Published Monday, 29 April 2013
Jennifer Uman discovered the story for her first children’s book through a language she doesn’t speak
April 25, 2013 While many illustrated children’s books are collaborative efforts, few involve an international partnership quite like the one that resulted in Jemmy Button, a beautiful new work by Nashville illustrator Jennifer Uman and Italian illustrator Valerio Vidali. Their creation, based on a fascinating true story from the annals of Victorian-era exploration and colonialism, looks at the ways in which linguistic and cultural boundaries and identities can—and can’t—be breached or dismantled. But it also tells a story of estrangement, homesickness, and a journey across the sea that should engage young children and adult readers alike.
Published Friday, 26 April 2013
In The Faithful Executioner, Joel Harrington examines the meaning of justice, honor, and the law in Reformation-era Europe
by Tim Boyd
April 24, 2013 During the late sixteenth century, the city of Nuremberg was a bustling commercial metropolis at the heart of the Holy Roman Empire. As one of the first cities to convert to Lutheranism in the 1520s, it was also on the front lines of the Reformation. In The Faithful Executioner: Life and Death, Honor and Shame in the Turbulent Sixteenth Century, Vanderbilt historian Joel Harrington considers this world as it is revealed in the extensive diary of Frantz Schmidt, the city’s public executioner for more than forty years.
Published Wednesday, 24 April 2013
Maria Semple talks about writing sitcoms, saving frogs, and turning her bestselling novel into a film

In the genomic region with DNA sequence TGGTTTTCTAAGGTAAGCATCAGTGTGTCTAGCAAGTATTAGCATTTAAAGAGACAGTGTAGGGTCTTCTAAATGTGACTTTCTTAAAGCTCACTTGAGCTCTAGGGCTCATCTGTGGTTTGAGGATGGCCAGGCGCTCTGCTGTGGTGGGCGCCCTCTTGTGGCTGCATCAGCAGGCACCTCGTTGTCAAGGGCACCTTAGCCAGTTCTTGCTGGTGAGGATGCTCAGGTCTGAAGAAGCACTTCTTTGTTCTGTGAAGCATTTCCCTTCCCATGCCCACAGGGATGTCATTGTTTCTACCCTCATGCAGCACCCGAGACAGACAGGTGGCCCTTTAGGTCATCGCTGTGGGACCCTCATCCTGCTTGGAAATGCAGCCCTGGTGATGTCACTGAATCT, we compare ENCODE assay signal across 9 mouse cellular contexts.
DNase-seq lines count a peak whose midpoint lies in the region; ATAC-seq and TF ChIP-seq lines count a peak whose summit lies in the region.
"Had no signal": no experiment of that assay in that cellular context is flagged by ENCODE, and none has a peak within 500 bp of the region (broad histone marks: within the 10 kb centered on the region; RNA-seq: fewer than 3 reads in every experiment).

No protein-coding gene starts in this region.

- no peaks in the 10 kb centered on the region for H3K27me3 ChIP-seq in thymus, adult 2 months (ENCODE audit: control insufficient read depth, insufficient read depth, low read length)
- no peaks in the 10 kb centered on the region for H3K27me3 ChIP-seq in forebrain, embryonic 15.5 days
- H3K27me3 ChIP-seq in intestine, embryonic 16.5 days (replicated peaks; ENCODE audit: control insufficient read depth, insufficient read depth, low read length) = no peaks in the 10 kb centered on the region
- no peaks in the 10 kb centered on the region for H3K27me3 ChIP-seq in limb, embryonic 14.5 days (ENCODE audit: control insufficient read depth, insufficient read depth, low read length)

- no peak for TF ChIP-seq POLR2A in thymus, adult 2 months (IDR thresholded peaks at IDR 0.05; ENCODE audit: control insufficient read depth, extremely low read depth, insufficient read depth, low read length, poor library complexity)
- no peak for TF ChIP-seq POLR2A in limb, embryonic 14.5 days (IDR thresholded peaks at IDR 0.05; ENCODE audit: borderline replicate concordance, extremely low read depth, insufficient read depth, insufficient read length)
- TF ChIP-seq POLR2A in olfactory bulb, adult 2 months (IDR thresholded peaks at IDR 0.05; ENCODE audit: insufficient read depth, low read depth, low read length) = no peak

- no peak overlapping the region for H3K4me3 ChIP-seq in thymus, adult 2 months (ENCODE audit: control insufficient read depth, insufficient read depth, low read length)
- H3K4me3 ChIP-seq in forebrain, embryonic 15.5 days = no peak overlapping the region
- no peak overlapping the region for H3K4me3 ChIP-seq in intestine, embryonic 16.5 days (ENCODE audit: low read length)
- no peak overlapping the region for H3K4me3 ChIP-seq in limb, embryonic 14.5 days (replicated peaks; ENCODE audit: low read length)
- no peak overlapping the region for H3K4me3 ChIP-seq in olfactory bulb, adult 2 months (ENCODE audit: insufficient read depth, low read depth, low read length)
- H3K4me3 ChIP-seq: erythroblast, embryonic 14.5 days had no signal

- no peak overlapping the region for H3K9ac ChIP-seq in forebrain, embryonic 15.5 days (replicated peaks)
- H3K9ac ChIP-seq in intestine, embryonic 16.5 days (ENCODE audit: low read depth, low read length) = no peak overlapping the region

by Sarah Norris
April 23, 2013 In Where’d You Go, Bernadette, Maria Semple’s protagonist offers a scathing and hilarious criticism of Seattle and almost everyone she encounters there. Widely cited as one of the best books of 2012, the epistolary novel became a national bestseller. Semple will discuss Where’d You Go, Bernadette, released in paperback this month, during a Wine with the Author evening hosted by Parnassus Books in Nashville on April 30 at 6:30 p.m.
Published Tuesday, 23 April 2013
Inman Majors talks about his latest novel, Love’s Winning Plays, the subtlety of satire, the mechanization of modern college football, and the toughness of coaches’ wives
April 18, 2013 As a child of the Majors football dynasty in Tennessee, Inman Majors grew up loving the sport and absorbing all the stories that come from a family with tales worth hearing a few times over. So perhaps it’s no surprise that one day he would have no choice but to write about it. Prior to his free public reading on April 25 at Nashville’s Montgomery Bell Academy, Majors talks with Chapter 16 about his comic novel, Love’s Winning Plays.
Published Thursday, 18 April 2013
Karen Russell talks with Chapter 16 about why she broke up with Amazon, how it feels to be on the shortlist for a Pulitzer Prize that was not awarded, and the distinction between fantasy and fiction
April 15, 2013Stephen Usery first spoke with Karen Russell in 2011 after the release of her debut novel, Swamplandia!. In 2012, the book was named as a finalist for the Pulitzer Prize in fiction. That year no prize was given, a decision which created quite a stir in the literary world. Today Usery talks with Russell about the controversy, as well as about her new story collection,Vampires in the Lemon Grove. To hear a podcast of the interview, click here.
Published Monday, 15 April 2013